Couples enter into prenuptial and postnuptial agreements to protect their separate property if they later separate or divorce. In most cases, one spouse wants such an agreement because he or she is coming into the marriage with substantial property, or because he or she is receiving substantial property during the marriage, such as in the case of receiving an inheritance. These agreements determine what property is community or marital property for division during a divorce, and what property is separate and not for division during a divorce. California Family Code § 1500 governs marital agreements in California, whether they are prenuptial or postnuptial agreements. However, there are significant differences between prenuptial and postnuptial agreements.
- Couples enter prenuptial agreements before their marriage and postnuptial agreements after they are already married. Ideally, couples should execute these agreements well before the wedding, and only after each has had at least a week to get independent legal advice about a final draft of the agreement. In contrast, postnuptial agreements generally occur years after the parties are married.
- Prenuptial agreements are generally complete, legally valid, and enforceable after the parties sign them and they are married, as long as the agreements meet all the requirements outlined in California Family Code §§ 1610 – 1617. However, postnuptial agreements are typically not legally valid until a court has considered and accepted them as valid and enforceable. As a result, although you can rely on the prenuptial agreement’s validity, if it meets all legal requirements, there is no guarantee that the court will enforce your postnuptial agreement.
- Both prenuptial and postnuptial agreements must meet some of the same requirements:
- Both spouses must fully, fairly, and reasonably disclose all assets in the agreement.
- Neither spouse can be forced, threatened, deceived, or pressured to sign the agreement.
- The agreement must be in writing and signed by both parties.
- The agreement must be reasonably fair and not unconscionable in favor of one party.
- The agreement must not violate public policy.
- If one party is not represented by a lawyer in executing a prenuptial agreement, the lawyer representing the other party must explain all rights and obligations that the prenuptial agreement contains and the rights that it waives, in writing. The lawyer must deliver this written explanation to the unrepresented party before the parties sign the prenuptial agreement. The unrepresented party also must sign a document acknowledging that he or she has received all the required information from the lawyer.
- Neither prenuptial nor postnuptial agreements can limit or waive child support rights, as these rights belong to the parties’ children, not to the parties.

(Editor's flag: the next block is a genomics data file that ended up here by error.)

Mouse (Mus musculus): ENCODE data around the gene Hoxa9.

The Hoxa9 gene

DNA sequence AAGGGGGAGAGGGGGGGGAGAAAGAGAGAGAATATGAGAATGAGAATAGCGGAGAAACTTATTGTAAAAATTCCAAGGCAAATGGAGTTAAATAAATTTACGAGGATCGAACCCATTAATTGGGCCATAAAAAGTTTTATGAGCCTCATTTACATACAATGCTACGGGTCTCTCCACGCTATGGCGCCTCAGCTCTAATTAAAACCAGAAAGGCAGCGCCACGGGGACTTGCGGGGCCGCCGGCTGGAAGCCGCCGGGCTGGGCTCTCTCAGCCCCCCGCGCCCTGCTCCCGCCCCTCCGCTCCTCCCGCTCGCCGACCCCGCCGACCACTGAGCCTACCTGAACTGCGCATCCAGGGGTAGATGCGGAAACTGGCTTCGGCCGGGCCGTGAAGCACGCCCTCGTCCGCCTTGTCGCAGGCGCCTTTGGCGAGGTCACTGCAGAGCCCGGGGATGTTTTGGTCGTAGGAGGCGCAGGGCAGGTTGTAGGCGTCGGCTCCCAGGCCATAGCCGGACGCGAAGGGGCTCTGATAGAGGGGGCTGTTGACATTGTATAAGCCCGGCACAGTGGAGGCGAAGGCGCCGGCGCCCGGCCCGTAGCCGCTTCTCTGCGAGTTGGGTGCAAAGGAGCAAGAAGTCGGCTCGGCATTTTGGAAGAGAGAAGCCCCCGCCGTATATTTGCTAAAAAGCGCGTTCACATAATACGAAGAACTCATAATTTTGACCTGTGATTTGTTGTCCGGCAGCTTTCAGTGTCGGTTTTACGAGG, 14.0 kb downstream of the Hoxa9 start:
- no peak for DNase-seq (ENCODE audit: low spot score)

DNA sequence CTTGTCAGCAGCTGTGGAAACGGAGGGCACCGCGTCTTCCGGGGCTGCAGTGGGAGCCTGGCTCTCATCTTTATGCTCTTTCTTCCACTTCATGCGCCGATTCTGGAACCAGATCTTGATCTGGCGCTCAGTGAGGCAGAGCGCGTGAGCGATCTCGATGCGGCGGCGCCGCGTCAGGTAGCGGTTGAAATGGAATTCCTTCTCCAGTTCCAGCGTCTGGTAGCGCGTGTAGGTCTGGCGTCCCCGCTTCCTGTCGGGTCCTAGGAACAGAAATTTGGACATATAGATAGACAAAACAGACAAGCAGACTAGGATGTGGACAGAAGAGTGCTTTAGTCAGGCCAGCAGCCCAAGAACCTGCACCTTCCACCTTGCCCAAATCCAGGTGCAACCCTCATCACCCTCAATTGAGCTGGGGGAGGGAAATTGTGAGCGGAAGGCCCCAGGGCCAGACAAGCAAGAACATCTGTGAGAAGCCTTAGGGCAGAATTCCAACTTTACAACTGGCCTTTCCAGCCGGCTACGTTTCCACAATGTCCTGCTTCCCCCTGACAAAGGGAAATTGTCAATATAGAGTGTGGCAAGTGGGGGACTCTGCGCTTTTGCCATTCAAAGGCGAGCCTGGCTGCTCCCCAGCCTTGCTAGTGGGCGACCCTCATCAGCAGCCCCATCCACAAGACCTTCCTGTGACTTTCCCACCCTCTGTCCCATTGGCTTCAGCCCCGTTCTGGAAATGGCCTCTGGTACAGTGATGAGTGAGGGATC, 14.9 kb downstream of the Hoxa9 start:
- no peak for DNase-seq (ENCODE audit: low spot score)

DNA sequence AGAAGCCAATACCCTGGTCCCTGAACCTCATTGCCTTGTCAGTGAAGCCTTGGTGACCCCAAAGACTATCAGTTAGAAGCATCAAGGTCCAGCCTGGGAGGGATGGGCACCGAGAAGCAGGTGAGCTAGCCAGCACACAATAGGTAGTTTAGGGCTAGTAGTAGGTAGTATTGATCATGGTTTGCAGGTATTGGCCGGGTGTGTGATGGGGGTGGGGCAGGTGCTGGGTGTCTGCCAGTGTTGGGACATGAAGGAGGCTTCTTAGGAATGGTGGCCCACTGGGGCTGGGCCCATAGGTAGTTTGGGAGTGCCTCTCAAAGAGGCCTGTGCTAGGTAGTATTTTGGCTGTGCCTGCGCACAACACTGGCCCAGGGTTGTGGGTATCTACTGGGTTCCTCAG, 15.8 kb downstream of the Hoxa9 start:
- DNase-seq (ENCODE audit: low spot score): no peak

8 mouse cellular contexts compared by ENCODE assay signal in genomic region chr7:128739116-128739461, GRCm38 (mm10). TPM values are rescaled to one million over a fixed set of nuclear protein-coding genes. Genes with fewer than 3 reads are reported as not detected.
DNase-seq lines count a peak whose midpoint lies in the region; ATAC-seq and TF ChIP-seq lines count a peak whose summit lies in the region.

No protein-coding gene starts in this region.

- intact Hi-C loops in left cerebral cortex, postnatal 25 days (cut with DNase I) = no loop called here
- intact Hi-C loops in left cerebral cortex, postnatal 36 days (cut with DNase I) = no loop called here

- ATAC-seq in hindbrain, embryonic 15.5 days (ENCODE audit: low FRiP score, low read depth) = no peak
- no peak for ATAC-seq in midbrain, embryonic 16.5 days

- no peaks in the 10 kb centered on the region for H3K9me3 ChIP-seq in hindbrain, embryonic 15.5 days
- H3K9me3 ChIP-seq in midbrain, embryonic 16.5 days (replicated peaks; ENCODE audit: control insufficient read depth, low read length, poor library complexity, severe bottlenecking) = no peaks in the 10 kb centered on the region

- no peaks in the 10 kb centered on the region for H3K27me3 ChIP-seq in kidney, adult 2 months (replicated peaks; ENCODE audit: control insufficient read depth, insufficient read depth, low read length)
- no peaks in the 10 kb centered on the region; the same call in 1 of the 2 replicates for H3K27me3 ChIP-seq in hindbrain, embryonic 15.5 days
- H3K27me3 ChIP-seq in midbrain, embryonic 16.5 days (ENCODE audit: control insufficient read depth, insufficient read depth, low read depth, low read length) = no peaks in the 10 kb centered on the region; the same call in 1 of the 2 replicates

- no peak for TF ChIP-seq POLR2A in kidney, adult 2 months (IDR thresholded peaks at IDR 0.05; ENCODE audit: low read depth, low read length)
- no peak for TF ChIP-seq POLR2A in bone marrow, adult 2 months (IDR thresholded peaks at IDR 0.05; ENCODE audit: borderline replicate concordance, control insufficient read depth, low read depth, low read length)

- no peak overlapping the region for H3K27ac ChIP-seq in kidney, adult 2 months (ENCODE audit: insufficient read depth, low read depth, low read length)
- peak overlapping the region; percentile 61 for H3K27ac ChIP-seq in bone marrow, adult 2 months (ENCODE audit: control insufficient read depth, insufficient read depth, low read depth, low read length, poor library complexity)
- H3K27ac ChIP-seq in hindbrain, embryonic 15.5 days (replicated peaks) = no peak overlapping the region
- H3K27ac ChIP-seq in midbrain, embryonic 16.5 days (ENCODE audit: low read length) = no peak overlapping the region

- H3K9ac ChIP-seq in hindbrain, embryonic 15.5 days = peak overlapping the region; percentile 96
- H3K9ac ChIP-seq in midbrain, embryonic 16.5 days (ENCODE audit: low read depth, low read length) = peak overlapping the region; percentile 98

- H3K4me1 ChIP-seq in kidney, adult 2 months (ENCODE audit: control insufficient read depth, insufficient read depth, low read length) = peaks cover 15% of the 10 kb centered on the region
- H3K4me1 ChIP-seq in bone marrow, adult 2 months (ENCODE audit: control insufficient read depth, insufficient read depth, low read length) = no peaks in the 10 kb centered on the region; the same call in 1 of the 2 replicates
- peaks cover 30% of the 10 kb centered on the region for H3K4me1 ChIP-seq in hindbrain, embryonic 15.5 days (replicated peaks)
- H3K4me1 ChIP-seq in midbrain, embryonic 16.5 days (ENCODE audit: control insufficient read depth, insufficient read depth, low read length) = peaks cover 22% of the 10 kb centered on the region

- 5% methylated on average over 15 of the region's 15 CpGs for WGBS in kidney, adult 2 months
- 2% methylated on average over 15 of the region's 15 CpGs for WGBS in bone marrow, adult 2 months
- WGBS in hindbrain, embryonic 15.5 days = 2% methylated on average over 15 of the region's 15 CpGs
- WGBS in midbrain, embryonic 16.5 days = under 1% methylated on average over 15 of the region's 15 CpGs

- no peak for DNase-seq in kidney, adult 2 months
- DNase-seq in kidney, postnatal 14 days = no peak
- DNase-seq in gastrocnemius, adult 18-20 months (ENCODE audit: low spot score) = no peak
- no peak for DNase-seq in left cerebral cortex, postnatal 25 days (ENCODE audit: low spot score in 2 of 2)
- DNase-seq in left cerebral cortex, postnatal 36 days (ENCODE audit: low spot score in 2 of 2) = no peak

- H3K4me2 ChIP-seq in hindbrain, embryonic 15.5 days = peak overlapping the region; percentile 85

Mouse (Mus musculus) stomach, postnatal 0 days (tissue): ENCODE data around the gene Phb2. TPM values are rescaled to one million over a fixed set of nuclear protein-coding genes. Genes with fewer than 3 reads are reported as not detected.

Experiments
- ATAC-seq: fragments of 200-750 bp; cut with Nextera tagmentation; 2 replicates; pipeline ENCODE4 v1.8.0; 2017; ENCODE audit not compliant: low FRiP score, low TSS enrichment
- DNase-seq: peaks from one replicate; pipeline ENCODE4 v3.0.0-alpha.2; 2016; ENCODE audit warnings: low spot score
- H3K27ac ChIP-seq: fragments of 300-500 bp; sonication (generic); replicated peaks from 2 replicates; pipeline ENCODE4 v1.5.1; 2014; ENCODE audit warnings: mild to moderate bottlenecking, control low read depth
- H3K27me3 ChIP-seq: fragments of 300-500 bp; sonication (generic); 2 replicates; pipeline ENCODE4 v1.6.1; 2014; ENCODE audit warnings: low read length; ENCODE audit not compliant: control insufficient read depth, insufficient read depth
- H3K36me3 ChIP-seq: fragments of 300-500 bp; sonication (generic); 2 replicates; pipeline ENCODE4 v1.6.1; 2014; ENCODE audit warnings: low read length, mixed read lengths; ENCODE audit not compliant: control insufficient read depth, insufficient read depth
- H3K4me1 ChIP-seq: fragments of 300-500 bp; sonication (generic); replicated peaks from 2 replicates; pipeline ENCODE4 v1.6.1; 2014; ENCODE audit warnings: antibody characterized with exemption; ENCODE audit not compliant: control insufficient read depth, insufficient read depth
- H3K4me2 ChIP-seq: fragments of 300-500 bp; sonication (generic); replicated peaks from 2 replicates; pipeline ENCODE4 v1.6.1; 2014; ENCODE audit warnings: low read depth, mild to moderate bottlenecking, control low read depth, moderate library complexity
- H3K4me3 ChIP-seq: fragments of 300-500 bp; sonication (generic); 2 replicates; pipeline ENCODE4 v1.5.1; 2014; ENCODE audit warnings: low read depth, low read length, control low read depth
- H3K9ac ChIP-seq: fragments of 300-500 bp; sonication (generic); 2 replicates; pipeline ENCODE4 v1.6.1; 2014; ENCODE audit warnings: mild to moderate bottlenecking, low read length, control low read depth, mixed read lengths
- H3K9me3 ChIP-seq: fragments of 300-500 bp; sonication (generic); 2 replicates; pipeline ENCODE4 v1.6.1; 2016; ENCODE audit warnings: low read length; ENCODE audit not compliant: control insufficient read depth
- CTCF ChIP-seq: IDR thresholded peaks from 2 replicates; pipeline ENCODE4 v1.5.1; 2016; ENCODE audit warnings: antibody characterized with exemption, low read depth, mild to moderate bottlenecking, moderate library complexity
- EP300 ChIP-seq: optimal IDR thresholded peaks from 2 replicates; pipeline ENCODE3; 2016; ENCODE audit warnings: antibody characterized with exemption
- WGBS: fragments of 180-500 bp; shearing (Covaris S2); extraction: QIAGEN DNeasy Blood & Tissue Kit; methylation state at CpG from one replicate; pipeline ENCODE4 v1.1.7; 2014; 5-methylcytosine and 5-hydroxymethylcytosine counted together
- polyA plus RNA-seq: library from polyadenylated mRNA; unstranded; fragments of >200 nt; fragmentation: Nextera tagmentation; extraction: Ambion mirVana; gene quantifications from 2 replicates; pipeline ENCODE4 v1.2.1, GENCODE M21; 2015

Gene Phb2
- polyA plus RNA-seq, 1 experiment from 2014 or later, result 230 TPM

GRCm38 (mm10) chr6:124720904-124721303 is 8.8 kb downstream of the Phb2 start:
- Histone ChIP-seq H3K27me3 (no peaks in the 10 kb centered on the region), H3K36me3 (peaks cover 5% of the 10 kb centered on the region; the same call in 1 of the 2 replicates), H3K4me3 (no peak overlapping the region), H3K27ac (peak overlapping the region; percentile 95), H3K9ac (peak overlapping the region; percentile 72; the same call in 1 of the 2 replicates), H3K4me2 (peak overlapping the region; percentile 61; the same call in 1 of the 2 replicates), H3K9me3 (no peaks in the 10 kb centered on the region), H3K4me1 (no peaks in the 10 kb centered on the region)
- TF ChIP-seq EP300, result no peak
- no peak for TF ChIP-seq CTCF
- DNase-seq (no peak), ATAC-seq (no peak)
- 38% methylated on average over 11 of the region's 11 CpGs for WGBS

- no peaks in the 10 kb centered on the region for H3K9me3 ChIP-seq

- Premarital agreements address situations that exist before the parties are married. For example, one spouse may own real estate or other significant assets that they wish to keep separate. A spouse may wish to keep some bank accounts separate to benefit children born of a prior marriage or relationship. However, keep in mind that many of the considerations, such as gifts and inheritances, are already determined under CA community property laws to be separate property and therefore not subject to division in a divorce. Therefore, even if you don’t have a prenuptial or postnuptial agreement, you still may have other protections for specific assets under California law.
- On the other hand, postnuptial agreements generally address situations that did not exist at the time of the parties’ marriage. For instance, they could address one spouse unexpectedly receiving a large inheritance or one spouse staying home and caring for a special-needs child. Similarly, one spouse might want financial support assurances after the other spouse has an extramarital affair.
- Although both prenuptial and postnuptial agreements may address spousal support, courts may not be willing to enforce postnuptial agreements that limit or waive a spouse’s right to spousal support from the other spouse.
- Both prenuptial and postnuptial agreements primarily address financial matters, including real estate, personal property, bank and investment accounts, debts, and life insurance.
- You can only amend or revoke a prenuptial or postnuptial agreement by both spouses signing a written agreement.
Finally, keep in mind that in some cases, prenuptial agreements often have so-called “sunset clauses.” These provisions become invalid after a certain number of years of the marriage has elapsed or uipon the completion of other conditions. For example, a provision in a prenuptial agreement that attempts to waive one spouse’s right to receive spousal support from the other spouse might expire after the parties have been married for at least ten years, thus making the spouse eligible for spousal support.
LBE Law Firm offers individualized representation for individuals in various family law matters, including prenuptial and postnuptial agreements. Our office also handles general legal matters, including immigration law, bankruptcy, contracts, wills, and estates. You can reach us at +1.424.273.5501 (call, text, or WhatsApp) or via email at email@example.com. Contact us today to learn how we can help you with your legal matter.